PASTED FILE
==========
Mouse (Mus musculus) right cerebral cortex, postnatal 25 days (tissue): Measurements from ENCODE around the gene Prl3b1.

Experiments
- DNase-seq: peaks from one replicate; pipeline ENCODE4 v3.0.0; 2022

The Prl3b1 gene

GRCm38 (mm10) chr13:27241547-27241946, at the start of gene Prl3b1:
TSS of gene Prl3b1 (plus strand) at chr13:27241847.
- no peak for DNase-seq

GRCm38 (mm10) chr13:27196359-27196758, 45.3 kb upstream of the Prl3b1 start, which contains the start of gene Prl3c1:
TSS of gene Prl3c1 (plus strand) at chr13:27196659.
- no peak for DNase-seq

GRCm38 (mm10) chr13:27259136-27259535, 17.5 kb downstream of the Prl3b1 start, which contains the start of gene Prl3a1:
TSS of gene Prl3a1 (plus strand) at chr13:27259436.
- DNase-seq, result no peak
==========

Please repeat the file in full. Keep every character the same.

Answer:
Mouse (Mus musculus) right cerebral cortex, postnatal 25 days (tissue): Measurements from ENCODE around the gene Prl3b1.

Experiments
- DNase-seq: peaks from one replicate; pipeline ENCODE4 v3.0.0; 2022

The Prl3b1 gene

GRCm38 (mm10) chr13:27241547-27241946, at the start of gene Prl3b1:
TSS of gene Prl3b1 (plus strand) at chr13:27241847.
- no peak for DNase-seq

GRCm38 (mm10) chr13:27196359-27196758, 45.3 kb upstream of the Prl3b1 start, which contains the start of gene Prl3c1:
TSS of gene Prl3c1 (plus strand) at chr13:27196659.
- no peak for DNase-seq

GRCm38 (mm10) chr13:27259136-27259535, 17.5 kb downstream of the Prl3b1 start, which contains the start of gene Prl3a1:
TSS of gene Prl3a1 (plus strand) at chr13:27259436.
- DNase-seq, result no peak